Allowing individuals to build their own wealth is an integral part of a market economy, and removing excess layers of taxation on saving can only help to increase private wealth. The Save Initiative would be a boon both to younger workers who currently hold out little hope of receiving their future Social Security benefits and to baby boomers who are on the verge of retiring.


Economists believe that Social Security provides a disincentive to save. As noted in the Economic Report of the President, the current multitude of special-purpose tax advantage accounts encourages people to create several smaller pools of saving that can be used only for specific purposes.[2] There is also evidence that taxing consumption rather than income would be more efficient and would boost economic activity.[3] The Save Initiative would help in all three cases.


The new proposals remove a layer of taxation on saving, thus providing a greater incentive to save for any reason, including retirement. Furthermore, the new savings plans move the income tax system toward a consumption tax because not taxing savings is the equivalent of taxing only consumption. For all individuals, whether young or old, rich or poor, the Save Initiative translates into easier saving through lower costs and less complexity.


Minimal Impact on the Federal Budget

Advocates of tax reform can also take comfort from the fact that the Save Initiative would have a minuscule impact on the federal budget. According to the Joint Committee on Taxation, consolidating the plethora of retirement accounts and creating the new LSA plans would reduce federal revenue by $5.4 billion between 2005 and 2015.[4] This figure represents less than one-fifth of 1 percent of the $3 trillion federal budget.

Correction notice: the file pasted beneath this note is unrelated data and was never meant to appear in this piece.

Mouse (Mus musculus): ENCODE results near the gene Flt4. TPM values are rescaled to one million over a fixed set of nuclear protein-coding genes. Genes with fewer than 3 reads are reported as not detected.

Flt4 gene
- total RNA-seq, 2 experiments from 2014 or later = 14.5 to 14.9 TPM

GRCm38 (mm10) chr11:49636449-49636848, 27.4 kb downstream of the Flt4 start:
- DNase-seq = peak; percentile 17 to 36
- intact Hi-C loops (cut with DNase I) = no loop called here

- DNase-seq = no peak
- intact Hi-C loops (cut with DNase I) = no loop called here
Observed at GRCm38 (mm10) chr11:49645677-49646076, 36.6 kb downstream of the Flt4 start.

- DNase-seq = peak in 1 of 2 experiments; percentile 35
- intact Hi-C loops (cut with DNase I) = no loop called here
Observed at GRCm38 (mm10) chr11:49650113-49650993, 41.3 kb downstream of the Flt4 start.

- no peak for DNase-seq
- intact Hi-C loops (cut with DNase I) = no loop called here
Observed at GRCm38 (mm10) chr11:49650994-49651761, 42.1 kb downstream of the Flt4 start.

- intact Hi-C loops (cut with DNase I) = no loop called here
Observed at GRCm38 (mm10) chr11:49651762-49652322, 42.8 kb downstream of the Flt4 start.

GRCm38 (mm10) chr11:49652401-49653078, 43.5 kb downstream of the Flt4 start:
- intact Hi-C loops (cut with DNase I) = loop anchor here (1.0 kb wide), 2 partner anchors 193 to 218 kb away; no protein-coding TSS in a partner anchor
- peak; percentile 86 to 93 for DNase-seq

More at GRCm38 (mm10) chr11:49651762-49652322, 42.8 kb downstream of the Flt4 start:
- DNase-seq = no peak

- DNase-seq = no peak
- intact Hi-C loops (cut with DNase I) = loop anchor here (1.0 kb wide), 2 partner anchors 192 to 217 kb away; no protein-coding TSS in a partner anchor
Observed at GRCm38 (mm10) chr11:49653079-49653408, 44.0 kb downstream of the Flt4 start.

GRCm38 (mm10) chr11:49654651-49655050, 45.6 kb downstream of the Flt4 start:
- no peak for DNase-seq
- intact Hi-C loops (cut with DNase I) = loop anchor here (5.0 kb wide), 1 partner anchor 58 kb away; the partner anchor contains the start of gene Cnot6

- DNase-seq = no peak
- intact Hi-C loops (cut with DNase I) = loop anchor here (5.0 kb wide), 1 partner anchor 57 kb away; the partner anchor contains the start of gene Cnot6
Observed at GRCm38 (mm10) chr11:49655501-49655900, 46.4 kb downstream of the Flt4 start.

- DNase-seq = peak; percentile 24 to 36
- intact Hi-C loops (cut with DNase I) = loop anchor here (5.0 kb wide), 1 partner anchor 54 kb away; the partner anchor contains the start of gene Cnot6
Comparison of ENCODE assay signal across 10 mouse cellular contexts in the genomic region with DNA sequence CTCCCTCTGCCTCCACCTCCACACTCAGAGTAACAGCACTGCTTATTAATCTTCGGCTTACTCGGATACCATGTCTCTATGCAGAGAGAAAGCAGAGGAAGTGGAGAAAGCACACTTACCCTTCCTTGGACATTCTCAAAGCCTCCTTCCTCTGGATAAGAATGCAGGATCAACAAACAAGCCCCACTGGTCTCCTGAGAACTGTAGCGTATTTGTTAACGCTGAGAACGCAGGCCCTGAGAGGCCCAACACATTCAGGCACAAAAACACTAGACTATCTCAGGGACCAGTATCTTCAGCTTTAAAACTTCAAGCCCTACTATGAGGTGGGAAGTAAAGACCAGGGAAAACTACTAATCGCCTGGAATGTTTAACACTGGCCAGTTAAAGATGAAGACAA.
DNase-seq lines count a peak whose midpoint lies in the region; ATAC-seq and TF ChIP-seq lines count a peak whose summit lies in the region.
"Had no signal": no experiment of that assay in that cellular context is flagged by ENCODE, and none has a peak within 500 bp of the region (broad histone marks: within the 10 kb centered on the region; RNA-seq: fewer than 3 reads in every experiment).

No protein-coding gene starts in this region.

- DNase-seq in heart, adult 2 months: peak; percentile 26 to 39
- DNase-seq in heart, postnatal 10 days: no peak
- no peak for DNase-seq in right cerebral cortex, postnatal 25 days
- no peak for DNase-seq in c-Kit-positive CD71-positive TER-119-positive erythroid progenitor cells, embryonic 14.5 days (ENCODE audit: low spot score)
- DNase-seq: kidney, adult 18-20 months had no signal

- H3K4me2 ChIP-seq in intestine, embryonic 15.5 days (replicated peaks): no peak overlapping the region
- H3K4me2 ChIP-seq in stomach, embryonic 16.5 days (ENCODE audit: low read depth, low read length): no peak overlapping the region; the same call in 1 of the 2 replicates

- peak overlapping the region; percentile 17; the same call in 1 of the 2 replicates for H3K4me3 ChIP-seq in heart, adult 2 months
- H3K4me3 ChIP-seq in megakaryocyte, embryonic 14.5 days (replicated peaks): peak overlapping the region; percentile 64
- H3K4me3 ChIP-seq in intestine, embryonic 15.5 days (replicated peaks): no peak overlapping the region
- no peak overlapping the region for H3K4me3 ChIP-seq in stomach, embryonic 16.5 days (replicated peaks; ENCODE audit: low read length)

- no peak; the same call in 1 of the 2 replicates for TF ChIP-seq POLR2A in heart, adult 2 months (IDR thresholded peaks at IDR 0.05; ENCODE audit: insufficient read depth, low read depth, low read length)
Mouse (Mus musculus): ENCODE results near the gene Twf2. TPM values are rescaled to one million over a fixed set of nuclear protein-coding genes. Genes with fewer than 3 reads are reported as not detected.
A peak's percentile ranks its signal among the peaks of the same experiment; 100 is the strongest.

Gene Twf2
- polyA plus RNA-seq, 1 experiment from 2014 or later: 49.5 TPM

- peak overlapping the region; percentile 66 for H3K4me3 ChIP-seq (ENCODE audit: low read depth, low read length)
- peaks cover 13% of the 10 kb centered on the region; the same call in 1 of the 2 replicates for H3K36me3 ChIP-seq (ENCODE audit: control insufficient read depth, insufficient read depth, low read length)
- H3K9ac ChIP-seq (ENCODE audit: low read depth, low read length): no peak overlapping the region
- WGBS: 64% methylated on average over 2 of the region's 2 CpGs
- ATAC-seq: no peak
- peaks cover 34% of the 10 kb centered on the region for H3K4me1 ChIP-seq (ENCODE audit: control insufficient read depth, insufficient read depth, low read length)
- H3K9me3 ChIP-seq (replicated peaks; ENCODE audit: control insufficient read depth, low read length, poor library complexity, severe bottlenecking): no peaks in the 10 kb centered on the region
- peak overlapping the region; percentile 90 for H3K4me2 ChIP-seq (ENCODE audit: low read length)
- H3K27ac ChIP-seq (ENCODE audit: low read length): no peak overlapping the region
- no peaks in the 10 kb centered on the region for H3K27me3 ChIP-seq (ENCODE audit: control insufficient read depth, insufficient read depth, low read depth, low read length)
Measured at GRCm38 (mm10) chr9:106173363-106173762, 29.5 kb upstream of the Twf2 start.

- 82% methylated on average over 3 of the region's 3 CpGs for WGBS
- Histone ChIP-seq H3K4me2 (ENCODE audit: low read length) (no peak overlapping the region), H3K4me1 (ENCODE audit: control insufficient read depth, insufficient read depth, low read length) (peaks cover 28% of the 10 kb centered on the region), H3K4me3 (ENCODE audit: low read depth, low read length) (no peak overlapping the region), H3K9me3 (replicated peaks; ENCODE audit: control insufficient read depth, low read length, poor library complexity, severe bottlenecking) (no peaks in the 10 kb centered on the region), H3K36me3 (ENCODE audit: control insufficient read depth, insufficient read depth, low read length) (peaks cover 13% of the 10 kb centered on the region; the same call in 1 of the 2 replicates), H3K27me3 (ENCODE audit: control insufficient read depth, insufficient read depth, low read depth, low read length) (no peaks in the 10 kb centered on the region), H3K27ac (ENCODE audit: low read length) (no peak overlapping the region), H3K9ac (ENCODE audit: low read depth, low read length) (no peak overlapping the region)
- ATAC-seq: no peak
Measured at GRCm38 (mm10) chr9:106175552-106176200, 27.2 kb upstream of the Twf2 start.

Allowing individuals to build their own wealth is an integral part of a market economy, and the policies embodied in the Save Initiative can only help to increase private wealth. The Save Initiative should be part of any tax reform package because it provides the proper incentives for individuals to save and reduces complexity in the tax code. These savings plans could also be an important first step toward meaningful Social Security reform because they would encourage people to save for their own retirement. Congress should consider going even further than the current proposals and removing all contribution limits from the new savings plans.


Norbert J. Michel, Ph.D., is a Policy Analyst in the Center for Data Analysis at The Heritage Foundation.

[1]These proposals have been in each of President George W. Bush's budget proposals starting in fiscal year 2004. The Senate bill numbers are S. 545, S. 546, and S. 547; the House bill numbers are H.R. 1161, H.R. 1162, and H.R. 1163.

[2]Economic Report of the President, February 2005, p. 88.

[3]See David Altig, Alan J. Auerbach, Laurence J. Kotlikoff, Kent A. Smetters, and Jan Wallise, "Simulating Fundamental Tax Reform in the United States," American Economic Review, Vol. 91, No. 3 (June 2001), pp. 574-595, and Alan J. Auerbach, Laurence J. Kotlikoff, and Jonathan Skinner, "The Efficiency Gains from Dynamic Tax Reform," International Economic Review, Vol. 24, No. 1 (February 1983), pp. 81-100.

[4]Joint Committee on Taxation, Description of Revenue Provisions Contained in the President's Fiscal Year 2006 Budget Proposal, JCS-3-05, March 2005, at /static/reportimages/566D239570CAE817B5370081D9E94E0D.pdf.


Norbert Michel
Norbert Michel

Director, Center for Data Analysis